More secrecy in our justice system is not the answer

A petition was launched yesterday by Sir Cliff Richard and the DJ Paul Gambaccini to provide anonymity to those accused of sexual offences unless they are charged. Their reasons are entirely understandable. They believe their own reputations have been irredeemably besmirched as a result of being falsely accused of historical sexual crimes.

Richard, Gambaccini and others fell victim to a climate of hysteria after the Savile revelations. The police and prosecutors, abashed by the failure over such a long period to detect Savile’s monstrous crimes, then massively overcompensated by suspending disbelief and basic professional standards when presented with wild allegations.

What happened to all those men who were falsely accused was appalling. The fault, however, lay with the police and, in the case of Richard, the BBC. However, despite various lawsuits, the senior folk in the police or prosecution service responsible for these debacles have not been held to account. Heads have not rolled. Instead we now have a demand for anonymity.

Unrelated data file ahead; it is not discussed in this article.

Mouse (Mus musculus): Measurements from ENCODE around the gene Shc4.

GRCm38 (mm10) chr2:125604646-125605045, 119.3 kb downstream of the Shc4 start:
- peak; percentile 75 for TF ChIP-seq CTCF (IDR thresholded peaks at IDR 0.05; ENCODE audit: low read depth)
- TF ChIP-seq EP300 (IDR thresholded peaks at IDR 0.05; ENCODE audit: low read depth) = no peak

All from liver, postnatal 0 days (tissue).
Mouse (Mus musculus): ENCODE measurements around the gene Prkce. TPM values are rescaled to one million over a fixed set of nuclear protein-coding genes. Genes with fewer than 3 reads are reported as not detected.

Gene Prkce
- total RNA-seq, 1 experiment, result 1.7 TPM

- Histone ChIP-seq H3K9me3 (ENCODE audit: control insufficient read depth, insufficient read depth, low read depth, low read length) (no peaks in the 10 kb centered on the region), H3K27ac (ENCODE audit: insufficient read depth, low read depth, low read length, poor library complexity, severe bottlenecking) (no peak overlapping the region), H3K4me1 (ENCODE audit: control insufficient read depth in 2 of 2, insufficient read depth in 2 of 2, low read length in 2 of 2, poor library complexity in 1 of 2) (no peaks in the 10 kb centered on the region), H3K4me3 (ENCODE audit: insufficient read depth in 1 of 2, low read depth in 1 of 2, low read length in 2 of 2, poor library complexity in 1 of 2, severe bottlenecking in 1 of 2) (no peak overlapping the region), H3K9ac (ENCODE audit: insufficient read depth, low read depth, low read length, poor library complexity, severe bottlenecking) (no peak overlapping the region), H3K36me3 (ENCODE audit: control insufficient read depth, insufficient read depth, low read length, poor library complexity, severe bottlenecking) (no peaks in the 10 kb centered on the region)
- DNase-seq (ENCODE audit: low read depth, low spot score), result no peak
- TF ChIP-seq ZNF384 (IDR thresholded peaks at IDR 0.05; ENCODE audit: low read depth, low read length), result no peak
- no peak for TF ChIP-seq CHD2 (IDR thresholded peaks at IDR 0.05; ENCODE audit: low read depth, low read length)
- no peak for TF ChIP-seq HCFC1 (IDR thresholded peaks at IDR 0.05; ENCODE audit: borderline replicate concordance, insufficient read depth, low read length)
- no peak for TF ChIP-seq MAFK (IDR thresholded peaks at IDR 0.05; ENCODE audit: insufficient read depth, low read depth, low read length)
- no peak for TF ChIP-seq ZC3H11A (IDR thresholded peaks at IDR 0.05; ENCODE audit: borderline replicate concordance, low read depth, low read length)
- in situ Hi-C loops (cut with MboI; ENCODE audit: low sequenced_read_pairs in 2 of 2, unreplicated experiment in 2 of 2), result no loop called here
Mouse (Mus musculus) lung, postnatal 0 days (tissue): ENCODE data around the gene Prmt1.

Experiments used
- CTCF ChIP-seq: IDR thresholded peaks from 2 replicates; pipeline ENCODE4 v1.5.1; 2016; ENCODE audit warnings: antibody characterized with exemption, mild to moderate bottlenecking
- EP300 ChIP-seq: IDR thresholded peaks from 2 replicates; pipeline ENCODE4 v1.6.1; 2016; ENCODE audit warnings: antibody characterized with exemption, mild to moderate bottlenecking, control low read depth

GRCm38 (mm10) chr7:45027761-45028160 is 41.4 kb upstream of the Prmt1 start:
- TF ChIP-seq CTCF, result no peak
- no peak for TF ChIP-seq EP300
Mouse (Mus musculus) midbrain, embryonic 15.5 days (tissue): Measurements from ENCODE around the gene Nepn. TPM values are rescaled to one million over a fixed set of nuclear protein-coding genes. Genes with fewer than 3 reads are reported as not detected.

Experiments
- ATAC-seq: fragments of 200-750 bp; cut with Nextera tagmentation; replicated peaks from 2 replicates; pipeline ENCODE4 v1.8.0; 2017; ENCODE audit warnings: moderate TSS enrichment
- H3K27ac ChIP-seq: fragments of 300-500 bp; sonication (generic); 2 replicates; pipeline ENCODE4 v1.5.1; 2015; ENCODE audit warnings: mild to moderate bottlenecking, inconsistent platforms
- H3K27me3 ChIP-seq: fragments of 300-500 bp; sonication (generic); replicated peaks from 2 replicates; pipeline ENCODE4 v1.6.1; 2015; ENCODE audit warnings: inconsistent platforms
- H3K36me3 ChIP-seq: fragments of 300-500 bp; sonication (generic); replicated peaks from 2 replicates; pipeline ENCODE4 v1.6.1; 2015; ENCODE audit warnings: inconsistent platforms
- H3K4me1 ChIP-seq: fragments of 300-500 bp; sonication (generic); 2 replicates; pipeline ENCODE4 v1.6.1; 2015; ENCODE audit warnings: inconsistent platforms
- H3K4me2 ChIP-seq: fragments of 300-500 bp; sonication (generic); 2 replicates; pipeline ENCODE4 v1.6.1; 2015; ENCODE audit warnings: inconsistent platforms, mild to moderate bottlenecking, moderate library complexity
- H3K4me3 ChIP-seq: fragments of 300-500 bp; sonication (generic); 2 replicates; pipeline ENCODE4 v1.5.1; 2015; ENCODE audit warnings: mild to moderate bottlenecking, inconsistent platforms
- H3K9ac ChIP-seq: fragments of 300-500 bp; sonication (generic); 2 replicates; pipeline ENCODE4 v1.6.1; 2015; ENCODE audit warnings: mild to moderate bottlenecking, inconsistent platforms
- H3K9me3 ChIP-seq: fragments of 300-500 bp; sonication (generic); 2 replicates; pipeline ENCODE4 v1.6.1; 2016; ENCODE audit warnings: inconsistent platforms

This is misguided. Attention should be directed at those responsible for this scandal. The transparency of the justice system, one of its key characteristics in a democratic society, should not be sacrificed to pay for their failings.

To read my whole Times column (£) please click here.

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